The Times - Serving Waitsburg, Dayton and the Touchet Valley

By Dena Martin
The Times 

Bridge Demolition is Underway

Fish are accommodated and history is preserved

 

Dena Martin

Waitsburg Public Works Director Jim Lynch takes is nice and easy with the backhoe while Jake Adams gently guides the historic light post after separating it from the Main Street Bridge. John Langford (l) did the bulk of the dirty work, sawing the pole from the bridge on a hot Friday afternoon. The light post will eventually become part of a historic display.

WAITSBURG – Contractors wasted no time getting down to business on the demolition of Waitsburg's Main Street Bridge. The bridge was closed, as scheduled, on July 5. Washington Department of Fish and Wildlife workers performed in-stream work while contractor, Harry Johnson Excavation and Plumbing began tearing up the Bolles Road side of the bridge access.

Dena Martin

Prior to bridge demolition, WDFW workers used electrofishing equipment to catch fish under the bridge and safely transport them downstream. Electrofishing affects the movement of the fish so that they can be caught, but results in no permanent harm. Nets have been placed upstream from the bridge to prevent fish getting through and fish are transported in buckets from the upstream side of the bridge to the downstream side, daily.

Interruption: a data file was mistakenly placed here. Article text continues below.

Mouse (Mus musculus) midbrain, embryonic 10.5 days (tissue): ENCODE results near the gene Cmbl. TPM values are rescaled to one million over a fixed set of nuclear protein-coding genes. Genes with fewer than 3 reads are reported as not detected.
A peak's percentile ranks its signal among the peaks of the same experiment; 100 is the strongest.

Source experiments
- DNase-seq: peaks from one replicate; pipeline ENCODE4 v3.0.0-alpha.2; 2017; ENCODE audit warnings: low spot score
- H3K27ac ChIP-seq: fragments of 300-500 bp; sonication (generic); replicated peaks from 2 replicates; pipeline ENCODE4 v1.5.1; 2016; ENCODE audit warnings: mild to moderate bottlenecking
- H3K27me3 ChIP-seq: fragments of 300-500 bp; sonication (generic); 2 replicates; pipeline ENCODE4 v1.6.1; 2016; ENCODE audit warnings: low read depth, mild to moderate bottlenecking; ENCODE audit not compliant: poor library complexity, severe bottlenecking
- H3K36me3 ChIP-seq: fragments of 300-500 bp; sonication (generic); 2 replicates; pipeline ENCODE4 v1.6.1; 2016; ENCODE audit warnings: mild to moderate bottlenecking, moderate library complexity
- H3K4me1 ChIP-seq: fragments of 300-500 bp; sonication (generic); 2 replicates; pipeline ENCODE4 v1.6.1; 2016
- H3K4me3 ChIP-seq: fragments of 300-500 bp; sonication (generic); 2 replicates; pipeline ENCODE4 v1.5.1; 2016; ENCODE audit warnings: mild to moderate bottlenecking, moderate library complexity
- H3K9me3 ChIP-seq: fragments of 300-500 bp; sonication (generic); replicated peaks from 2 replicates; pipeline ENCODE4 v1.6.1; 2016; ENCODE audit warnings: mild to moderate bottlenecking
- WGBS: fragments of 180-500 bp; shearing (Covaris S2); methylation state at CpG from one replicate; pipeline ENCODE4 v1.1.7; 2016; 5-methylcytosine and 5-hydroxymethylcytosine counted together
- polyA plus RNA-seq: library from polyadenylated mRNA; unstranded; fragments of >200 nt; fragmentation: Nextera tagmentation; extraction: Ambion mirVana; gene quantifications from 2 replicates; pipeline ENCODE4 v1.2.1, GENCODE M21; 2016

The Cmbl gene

WDFW workers placed nets across the Touchet River, both upstream and downstream from the bridge. They then used electrofishing equipment to capture the fish directly under the bridge and place then downstream.

Electrofishing uses the direct current flowing between a submerged cathode and anode to safely capture fish. Fish swim toward the anode where they can be caught and moved. Fish stopped by the downstream net will be moved below the bridge on a regular basis. City crew employee, Jake Adams, said six "very small" fish were transferred the first day.

While contractors continued demolition on July 6, public works supervisor Jim Lynch, worked with crew members Adams and John Langford, worked to remove one of the historic light posts, intact. With a bit of effort, the pole was safely detached in one piece and will be stored until it becomes part of an interpretive display, at a later date.

A portion of the bridge rail, showcasing the open window design, will also be removed to be used in the historic display.

Drivers wishing to access Bolles Road are requested to use Garden Street during the bridge demolition and construction. The project is scheduled to be completed in late October or early November.

 

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